But if you’re looking to play in college, be named all-state in high school, win a travel ball national championship or have some other lofty ambition, you need to get a true measure of how your skills compare to all those with whom you’ll be competing for those spots. The sooner the better.
Break away from the Hot in Cleveland Syndrome and test your skills against the best players you can find. It will give you a truer picture of where you really stand.
Ask most people (especially their parents) and they will agree that catchers are the backbone of a quality fastpitch softball team. While pitchers get all the glory and the accolades, without a great catcher your team is likely to under-perform and lose more games than it should.
Great catchers don’t just grow on trees, however. Even the best often need to be built. In fact, I’m often amused when I hear someone talk about what a “natural” a particular catcher is, because I know what they were like originally and how much work went into making them look like a “natural.”
So for those of you with a daughter who wants to strap on the ol’ tools of ignorance and spend her career squatting in the heat, or for you coaches who understand the value of a quality catcher and need to develop one or two, here are some ways I’ve found to make it happen.
All the joking around aside, catcher is a tough position to play. Probably the toughest on the field, all things considered. You can put gear on a player and stick her behind the plate, but that doesn’t make her a catcher (except in the scorebook).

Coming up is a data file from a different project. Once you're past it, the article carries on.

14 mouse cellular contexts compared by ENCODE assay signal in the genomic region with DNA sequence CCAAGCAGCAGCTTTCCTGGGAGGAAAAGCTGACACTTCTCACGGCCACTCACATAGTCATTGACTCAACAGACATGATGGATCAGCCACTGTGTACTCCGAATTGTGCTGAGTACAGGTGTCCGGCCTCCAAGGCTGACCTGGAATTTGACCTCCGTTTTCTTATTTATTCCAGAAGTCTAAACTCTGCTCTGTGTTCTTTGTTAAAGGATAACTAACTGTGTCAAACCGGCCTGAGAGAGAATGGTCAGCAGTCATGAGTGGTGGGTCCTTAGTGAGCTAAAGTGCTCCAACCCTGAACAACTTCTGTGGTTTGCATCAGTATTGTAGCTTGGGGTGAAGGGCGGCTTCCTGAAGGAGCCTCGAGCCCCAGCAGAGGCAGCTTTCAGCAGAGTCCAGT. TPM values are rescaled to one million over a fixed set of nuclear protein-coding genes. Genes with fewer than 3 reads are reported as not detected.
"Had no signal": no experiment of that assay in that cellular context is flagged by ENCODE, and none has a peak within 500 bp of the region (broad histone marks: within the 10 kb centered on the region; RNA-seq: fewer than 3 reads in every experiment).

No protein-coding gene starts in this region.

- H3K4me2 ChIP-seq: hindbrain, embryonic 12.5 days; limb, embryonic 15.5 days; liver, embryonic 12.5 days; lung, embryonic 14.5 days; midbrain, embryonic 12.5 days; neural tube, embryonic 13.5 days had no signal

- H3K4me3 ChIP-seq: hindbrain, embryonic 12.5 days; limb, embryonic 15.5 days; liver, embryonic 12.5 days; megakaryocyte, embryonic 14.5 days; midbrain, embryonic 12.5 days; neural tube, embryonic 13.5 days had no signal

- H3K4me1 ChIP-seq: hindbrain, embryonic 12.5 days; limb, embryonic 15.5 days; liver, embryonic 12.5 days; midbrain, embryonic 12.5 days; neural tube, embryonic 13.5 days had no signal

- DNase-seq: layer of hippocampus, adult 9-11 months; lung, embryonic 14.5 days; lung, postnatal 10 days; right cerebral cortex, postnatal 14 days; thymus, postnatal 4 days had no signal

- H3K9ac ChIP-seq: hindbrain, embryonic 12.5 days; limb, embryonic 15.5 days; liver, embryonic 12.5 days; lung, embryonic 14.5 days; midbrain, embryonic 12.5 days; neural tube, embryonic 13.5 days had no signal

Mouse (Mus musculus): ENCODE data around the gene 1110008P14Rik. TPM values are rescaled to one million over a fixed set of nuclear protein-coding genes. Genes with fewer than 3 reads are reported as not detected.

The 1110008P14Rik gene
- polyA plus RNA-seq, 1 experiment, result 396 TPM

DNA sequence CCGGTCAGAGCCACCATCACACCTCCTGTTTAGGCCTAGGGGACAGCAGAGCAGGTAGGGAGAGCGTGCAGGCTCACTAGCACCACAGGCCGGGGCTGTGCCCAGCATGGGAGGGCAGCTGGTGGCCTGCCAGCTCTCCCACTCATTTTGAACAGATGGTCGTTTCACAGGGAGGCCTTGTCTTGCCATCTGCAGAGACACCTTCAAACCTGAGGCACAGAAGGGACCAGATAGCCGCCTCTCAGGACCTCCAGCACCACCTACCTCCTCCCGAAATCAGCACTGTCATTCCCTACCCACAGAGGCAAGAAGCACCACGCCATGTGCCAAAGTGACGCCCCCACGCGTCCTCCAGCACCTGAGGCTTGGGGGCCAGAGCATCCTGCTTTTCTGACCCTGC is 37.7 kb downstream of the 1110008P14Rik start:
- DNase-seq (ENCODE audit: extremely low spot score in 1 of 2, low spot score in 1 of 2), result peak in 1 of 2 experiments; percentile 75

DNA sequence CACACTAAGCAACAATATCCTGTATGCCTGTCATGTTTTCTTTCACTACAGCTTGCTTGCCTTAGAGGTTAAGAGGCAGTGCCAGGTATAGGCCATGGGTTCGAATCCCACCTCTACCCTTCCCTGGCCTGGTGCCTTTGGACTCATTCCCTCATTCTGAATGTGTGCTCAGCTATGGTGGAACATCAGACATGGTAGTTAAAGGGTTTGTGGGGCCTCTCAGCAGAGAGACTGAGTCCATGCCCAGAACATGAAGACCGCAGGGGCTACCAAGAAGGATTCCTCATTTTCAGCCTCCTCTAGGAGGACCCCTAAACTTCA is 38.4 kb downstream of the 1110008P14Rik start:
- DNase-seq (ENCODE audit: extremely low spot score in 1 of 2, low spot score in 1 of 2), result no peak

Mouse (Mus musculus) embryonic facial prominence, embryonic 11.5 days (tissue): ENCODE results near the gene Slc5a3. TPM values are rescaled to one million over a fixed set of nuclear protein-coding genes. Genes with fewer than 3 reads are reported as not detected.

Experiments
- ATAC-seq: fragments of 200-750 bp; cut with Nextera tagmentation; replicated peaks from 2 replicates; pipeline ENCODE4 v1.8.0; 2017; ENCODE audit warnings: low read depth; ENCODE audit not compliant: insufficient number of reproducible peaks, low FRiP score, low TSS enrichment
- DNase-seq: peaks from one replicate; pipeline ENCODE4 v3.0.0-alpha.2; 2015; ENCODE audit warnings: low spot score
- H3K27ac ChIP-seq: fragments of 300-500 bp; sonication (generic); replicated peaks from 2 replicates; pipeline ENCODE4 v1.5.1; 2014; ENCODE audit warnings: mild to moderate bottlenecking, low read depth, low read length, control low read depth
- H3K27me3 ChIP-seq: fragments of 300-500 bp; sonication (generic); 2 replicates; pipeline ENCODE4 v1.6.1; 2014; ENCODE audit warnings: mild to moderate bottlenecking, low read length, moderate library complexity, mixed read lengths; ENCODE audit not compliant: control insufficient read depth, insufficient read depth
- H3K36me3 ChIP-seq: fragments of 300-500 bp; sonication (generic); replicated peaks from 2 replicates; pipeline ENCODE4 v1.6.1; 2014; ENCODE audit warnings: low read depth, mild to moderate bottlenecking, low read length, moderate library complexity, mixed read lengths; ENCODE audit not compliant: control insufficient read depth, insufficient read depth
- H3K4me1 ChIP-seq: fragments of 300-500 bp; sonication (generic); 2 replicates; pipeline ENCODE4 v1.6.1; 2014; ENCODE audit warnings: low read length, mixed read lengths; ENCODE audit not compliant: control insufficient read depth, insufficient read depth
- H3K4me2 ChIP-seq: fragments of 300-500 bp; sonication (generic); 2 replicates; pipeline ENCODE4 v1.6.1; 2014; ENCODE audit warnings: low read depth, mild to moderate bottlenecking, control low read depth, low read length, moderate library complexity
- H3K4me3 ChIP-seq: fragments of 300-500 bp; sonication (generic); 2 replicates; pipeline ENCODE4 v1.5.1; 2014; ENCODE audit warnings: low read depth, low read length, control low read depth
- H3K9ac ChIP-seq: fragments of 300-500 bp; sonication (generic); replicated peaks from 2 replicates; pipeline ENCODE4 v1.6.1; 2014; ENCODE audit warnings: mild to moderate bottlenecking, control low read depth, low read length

To be any good at all as a catcher, you have to have a desire to play the position. If that desire isn’t there, the rest of it isn’t going to work no matter how hard you push.
I’ll take a kid who isn’t as athletic but wants to be back there over a great athlete who looks like someone shot her puppy every time she goes behind the plate any day of the week. And all day Championship Sunday. (That’s an expression only. No catcher should have to catch five or six games in a row unless there is simply no other option.)
Find the kid who wants to do it and the rest of it will go much faster.
Learning to block
One of the challenges with learning to block balls in the dirt is the basic fear of getting hit with the ball. There is a natural, human tendency to want to turn your head when a ball bounces at you, especially if you’re only used to fielding ground balls.
But that makes no sense for a catcher, because all of her protection is in the front. Turning her head (or body) actually exposes her to more potential pain and injury.
One way I’ve found to get past that fear is to walk up to the catcher, speaking in a friendly voice, and start tossing the ball at her face mask. Ask her “How’s that?” or “Does that hurt?” The answer you’ll usually get is “no” surrounded by giggles.
What your catcher fears is anticipated pain, not a memory of pain. Give her the experience of taking a ball to the face mask, or chest protector, or shin guards and she’ll be able to overcome that fear.
The one caveat, however, is to check to make sure her equipment actually will protector. I recently had a 10U catcher named Erin who finally told her parents and me that it hurt when she blocked a ball with her chest protector. One new, stiffer chest protector later and it was no problem. So be sure when you say it won’t hurt that you know whereof you speaketh.
The other area where catchers really “make their bones” (besides blocking) is throwing runners out. There is plenty of great information out there about the mechanics of throwing runners out. But here are a couple of things you don’t normally find in those discussions.
One, surprisingly, is to make sure your catcher has good basic throwing mechanics. Not sure why that aspect is overlooked, but it often is. And all the fancy footwork and ball transfer drills won’t do you much good if the core motion is too weak or too slow.